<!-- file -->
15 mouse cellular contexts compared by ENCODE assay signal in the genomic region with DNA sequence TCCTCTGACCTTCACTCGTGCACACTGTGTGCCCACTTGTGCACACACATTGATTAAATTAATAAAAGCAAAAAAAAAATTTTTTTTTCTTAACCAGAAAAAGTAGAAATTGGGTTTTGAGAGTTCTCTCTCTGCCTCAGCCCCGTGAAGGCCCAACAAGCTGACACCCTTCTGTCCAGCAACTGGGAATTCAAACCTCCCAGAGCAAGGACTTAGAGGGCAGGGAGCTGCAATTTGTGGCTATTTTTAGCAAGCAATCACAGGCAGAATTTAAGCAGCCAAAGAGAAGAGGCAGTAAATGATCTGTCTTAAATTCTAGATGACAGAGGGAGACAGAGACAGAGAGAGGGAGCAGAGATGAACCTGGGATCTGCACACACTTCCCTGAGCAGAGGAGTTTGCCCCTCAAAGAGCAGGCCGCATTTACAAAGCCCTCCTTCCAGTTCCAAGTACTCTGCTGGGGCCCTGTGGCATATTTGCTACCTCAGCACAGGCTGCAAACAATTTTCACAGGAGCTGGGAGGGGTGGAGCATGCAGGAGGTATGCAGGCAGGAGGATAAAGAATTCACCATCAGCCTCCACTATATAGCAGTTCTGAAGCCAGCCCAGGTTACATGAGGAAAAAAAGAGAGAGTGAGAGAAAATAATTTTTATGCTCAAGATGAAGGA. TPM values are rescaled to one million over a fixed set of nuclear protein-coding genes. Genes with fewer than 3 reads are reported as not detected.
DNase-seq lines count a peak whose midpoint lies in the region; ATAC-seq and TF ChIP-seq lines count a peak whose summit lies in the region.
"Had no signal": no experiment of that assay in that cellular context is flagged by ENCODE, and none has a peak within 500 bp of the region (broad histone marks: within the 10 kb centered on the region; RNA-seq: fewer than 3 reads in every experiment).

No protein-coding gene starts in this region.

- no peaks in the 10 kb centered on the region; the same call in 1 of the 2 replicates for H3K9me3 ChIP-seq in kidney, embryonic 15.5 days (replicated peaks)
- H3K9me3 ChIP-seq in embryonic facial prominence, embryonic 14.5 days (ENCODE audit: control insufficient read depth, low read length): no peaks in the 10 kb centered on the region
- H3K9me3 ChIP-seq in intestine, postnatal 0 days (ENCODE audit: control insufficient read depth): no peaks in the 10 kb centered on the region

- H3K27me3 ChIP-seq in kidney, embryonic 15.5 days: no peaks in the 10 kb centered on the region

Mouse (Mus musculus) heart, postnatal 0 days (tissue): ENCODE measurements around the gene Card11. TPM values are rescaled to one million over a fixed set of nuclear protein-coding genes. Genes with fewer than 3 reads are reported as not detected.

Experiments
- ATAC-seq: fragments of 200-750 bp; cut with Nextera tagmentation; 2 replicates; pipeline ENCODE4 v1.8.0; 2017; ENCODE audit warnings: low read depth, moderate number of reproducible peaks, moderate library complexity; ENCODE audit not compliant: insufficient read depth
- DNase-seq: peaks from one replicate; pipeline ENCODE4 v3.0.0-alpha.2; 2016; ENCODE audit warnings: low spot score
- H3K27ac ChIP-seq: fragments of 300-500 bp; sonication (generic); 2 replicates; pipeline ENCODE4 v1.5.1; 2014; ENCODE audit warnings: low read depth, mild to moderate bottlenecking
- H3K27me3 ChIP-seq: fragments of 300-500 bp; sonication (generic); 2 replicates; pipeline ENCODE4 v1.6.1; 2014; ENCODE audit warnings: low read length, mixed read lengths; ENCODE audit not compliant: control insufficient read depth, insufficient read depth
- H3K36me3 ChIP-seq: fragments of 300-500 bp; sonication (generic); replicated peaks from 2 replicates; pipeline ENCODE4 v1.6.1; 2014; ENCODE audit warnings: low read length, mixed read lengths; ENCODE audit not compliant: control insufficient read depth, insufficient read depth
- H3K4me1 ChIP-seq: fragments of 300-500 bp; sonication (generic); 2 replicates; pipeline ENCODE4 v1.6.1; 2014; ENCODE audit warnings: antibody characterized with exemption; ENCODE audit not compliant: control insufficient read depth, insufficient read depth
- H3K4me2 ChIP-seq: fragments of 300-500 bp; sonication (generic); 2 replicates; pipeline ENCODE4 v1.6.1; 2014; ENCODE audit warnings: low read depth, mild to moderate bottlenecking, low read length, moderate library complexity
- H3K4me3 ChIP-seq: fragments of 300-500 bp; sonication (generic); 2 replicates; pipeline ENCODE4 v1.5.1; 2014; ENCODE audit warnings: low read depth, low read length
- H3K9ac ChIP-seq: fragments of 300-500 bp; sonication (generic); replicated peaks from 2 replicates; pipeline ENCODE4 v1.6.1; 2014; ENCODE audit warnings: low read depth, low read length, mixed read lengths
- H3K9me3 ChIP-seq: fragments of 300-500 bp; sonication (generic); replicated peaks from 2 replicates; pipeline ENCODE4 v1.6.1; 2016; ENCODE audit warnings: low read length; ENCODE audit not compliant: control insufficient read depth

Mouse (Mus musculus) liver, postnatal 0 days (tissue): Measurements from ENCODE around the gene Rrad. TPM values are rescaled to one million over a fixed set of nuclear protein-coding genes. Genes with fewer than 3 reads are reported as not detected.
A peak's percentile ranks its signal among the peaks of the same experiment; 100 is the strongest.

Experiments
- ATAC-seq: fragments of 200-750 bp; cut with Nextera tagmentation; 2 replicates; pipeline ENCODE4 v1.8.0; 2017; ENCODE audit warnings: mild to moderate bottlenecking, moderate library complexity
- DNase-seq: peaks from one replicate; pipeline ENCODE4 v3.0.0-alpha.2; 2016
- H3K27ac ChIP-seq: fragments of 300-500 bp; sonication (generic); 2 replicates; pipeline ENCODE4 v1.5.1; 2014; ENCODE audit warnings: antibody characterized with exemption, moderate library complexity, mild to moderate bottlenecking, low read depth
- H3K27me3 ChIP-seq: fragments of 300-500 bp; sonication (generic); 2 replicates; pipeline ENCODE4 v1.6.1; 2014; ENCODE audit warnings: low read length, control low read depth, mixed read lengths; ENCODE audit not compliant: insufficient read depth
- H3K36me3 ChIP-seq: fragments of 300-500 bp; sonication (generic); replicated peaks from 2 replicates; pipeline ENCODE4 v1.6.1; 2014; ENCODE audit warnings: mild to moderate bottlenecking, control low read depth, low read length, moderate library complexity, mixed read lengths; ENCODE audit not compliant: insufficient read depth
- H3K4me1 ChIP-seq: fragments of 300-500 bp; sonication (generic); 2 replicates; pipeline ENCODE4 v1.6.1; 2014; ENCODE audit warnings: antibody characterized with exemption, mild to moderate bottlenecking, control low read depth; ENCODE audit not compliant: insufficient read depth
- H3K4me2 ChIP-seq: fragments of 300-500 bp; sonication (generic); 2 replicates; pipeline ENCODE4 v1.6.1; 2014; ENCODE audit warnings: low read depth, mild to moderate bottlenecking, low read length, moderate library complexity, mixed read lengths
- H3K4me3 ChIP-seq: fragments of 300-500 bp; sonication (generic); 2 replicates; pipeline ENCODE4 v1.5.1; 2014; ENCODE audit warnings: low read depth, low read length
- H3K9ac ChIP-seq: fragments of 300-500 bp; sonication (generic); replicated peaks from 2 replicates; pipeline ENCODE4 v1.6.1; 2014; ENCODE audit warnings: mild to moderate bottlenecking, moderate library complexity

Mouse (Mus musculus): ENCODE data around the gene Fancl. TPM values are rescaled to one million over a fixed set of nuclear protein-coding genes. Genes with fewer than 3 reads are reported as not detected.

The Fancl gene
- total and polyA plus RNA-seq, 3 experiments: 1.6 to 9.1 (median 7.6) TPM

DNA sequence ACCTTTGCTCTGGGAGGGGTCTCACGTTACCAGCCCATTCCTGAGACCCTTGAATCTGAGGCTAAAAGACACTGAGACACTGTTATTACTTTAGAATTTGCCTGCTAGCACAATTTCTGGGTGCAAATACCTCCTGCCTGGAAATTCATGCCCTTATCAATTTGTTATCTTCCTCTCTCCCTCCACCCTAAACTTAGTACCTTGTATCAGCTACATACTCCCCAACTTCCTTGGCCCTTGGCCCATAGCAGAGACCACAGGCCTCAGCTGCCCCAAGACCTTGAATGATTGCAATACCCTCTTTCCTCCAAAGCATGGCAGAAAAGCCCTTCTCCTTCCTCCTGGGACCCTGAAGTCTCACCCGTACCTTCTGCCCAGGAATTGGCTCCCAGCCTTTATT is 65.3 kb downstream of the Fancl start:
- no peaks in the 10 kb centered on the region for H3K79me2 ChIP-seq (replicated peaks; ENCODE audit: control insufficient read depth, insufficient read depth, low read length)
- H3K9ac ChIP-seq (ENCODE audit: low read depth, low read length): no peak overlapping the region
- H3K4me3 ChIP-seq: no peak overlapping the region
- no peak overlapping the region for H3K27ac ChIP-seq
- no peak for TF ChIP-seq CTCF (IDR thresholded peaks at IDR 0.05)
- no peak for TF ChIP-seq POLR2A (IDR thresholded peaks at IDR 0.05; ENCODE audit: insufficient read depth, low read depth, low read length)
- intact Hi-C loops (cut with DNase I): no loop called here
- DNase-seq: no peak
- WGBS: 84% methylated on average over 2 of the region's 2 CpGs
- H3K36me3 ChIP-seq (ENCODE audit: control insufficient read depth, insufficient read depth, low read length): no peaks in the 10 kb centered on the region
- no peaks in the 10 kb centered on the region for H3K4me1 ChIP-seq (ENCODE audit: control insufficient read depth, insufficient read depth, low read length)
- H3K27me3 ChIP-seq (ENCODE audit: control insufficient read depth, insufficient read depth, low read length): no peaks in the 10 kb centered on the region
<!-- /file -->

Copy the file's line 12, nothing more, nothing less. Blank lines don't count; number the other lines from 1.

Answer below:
- DNase-seq: peaks from one replicate; pipeline ENCODE4 v3.0.0-alpha.2; 2016; ENCODE audit warnings: low spot score